The restaurant seems to be a no-go. I asked the owner over a month ago for the tax returns and income/expense reports. He responded fairly quickly that he was overwhelmed (no hint of what with) and that it'd take him a few days to get everything together. After about 10 days, I sent him an e-mail to check on things, and got a response letting me know that he was sorry for the delay and still working on things. A week later, I got another message from him letting me know that he'd just finished three tax returns with his accountant, including the one for the restaurant, and then gone home and lost them all. He'd requested new copies and would get everything to me as soon as he could. After another week or so and nothing further, I picked up the phone and called. I spoke with his wife, who said that she had seen some of the paperwork so she knew he was working on things, and that she'd have him contact me. Finally, I sent him an e-mail saying that I was heading into a busy time at work that would include a 10-day business trip (to Vegas, baby! I'm sure I'll have stories from that), and that it would be a bad time for me to try to review things. If he could get the paperwork to me during that time, I'd look at it and get back to him as soon as I could. If not, then I'd contact him in late-June/early-July to find out the status of the restaurant. That was five days ago and I've had no response.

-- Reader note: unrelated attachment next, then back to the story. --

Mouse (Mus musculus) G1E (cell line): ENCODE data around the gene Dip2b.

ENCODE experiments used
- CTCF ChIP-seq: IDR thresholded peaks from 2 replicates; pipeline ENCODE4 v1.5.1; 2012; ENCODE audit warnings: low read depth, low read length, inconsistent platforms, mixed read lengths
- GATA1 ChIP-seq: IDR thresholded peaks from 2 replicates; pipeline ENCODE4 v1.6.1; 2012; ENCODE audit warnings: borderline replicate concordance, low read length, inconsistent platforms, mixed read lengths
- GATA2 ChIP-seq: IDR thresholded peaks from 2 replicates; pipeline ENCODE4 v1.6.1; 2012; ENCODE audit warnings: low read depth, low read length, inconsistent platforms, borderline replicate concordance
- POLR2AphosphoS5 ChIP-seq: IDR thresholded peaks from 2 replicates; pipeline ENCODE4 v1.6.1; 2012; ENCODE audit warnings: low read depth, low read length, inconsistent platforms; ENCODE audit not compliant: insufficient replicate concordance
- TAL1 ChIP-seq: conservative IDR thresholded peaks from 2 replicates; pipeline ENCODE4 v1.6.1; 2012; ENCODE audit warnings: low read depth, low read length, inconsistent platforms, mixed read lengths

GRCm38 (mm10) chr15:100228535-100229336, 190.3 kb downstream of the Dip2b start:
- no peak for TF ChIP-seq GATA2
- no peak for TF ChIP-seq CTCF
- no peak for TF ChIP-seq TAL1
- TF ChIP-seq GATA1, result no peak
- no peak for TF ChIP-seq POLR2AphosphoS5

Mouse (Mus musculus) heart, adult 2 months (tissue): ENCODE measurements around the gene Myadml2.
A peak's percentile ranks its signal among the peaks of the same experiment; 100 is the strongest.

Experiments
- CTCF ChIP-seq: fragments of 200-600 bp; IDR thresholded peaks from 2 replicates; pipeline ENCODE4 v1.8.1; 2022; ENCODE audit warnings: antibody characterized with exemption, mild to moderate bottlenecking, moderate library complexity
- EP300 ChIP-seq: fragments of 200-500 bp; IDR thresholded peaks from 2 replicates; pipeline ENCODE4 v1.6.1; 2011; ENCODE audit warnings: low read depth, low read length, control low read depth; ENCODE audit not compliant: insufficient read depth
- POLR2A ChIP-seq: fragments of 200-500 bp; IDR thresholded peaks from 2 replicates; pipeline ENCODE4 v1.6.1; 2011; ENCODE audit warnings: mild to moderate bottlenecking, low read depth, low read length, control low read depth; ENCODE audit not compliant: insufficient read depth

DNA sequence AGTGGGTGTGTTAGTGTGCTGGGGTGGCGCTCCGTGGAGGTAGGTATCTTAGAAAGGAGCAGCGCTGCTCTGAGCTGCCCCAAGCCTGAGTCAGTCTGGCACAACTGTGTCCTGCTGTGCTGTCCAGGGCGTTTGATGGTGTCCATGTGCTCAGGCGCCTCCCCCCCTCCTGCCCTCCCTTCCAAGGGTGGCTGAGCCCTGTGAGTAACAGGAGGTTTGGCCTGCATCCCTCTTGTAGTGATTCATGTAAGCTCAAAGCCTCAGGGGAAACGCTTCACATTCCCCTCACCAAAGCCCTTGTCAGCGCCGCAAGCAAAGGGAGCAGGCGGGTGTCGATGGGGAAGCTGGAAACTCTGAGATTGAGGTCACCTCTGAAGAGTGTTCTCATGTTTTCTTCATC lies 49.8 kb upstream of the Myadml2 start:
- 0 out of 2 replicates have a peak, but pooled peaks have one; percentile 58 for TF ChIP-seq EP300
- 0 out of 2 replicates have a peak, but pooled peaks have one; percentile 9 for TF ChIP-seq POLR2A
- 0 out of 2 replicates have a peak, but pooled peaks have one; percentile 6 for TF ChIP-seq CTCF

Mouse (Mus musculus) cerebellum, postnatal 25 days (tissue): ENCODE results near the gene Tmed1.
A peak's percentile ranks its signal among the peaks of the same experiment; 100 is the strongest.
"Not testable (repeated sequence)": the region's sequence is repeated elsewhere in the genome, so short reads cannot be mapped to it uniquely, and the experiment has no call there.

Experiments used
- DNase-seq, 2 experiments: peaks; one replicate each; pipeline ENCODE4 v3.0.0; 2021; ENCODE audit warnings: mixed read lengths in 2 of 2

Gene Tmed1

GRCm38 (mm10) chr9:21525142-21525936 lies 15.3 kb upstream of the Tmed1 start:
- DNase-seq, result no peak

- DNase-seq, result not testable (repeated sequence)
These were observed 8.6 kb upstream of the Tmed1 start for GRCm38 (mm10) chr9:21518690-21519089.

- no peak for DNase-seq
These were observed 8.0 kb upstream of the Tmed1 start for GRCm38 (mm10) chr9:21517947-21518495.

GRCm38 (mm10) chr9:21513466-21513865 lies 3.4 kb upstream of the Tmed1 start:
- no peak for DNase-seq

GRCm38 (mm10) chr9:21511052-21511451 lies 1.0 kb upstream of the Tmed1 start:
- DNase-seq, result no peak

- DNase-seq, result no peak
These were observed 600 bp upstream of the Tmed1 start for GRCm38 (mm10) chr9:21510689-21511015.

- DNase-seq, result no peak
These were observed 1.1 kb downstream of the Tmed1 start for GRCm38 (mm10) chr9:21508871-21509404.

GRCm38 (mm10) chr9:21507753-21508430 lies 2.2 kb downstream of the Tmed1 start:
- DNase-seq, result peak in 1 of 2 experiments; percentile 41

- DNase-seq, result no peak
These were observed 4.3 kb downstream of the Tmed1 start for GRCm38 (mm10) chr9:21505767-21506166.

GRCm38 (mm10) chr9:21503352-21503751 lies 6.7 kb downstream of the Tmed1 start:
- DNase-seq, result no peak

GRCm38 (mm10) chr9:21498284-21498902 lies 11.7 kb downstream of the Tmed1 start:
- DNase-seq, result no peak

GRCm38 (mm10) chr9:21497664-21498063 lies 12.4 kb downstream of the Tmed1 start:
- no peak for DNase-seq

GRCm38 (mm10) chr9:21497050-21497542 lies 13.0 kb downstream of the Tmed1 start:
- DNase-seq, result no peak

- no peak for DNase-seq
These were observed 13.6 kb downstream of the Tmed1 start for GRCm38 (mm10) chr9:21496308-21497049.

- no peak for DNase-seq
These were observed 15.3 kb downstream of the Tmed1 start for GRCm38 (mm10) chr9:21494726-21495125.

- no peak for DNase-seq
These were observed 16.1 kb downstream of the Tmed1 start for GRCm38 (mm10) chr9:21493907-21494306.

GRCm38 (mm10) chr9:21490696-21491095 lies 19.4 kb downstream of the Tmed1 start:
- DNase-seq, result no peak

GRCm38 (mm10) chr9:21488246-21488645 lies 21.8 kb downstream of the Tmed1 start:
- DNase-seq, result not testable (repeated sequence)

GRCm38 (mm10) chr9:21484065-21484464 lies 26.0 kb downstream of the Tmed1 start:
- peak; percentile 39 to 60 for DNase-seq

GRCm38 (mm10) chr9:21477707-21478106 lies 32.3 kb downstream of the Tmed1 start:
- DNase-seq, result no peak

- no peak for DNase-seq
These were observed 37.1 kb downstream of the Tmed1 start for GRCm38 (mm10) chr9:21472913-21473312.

So it seems it was a pipe dream, after all. I still love the place, though, and will probably head up there later today for a pot of tea and a late lunch, to relax, and read, and ponder what else in my life I can angst about for your reading pleasure...

May 11, 2008

From a flea-market to Diamonds and Coal

Took advantage of a grey and eventually rainy day to head up to Baltimore for lunch at Bertha's-- mussels, a side of sauteed spinach, and a really lousy yet somehow delicious bread (had to be the garlic and caper butter I kept dipping it in). With the accoutrements of my meal and a good book spread out on the table in front of me, I was quite contented, which makes the thoughts that sprang into my head all the more perverse (though that should come as no surprise).

When it comes to aphrodisiacs, oysters are the shellfish most universally called to mind. But I've come to believe that mussels are a quite overlooked candidate for that categorization. Have you ever really looked at one? They're distinctly, specifically, female in appearance, if ya know what I mean, down to almost the last anatomical detail. And when drenched in warm butter, which always ends up dripped down the chin on the way into the mouth... As a heterosexual woman, I sometimes find it to be quite an, ahem, interesting experience to dine on them. But they're a gustatory indulgence I've come to associate with the edgy seediness of Baltimore and Fells Point, and Bertha's is a wonderful place in which to consume them-- Old and dimly-lit, with deep green walls (that match the exterior) and aged wood floors, and full of an odd-ball collection of vintage paintings and prints hung at sometimes cock-eyed angles. I haven't eaten anything there besides the mussels and spinach, but the rest of the menu must be better than decent, considering the place is pretty much always full and has been that way for a couple of decades.

The Full Moon Saloon's seen better days

Planned new shopping development: The beginning of the end for Fells Point

Patterson Park pagoda, north of Fells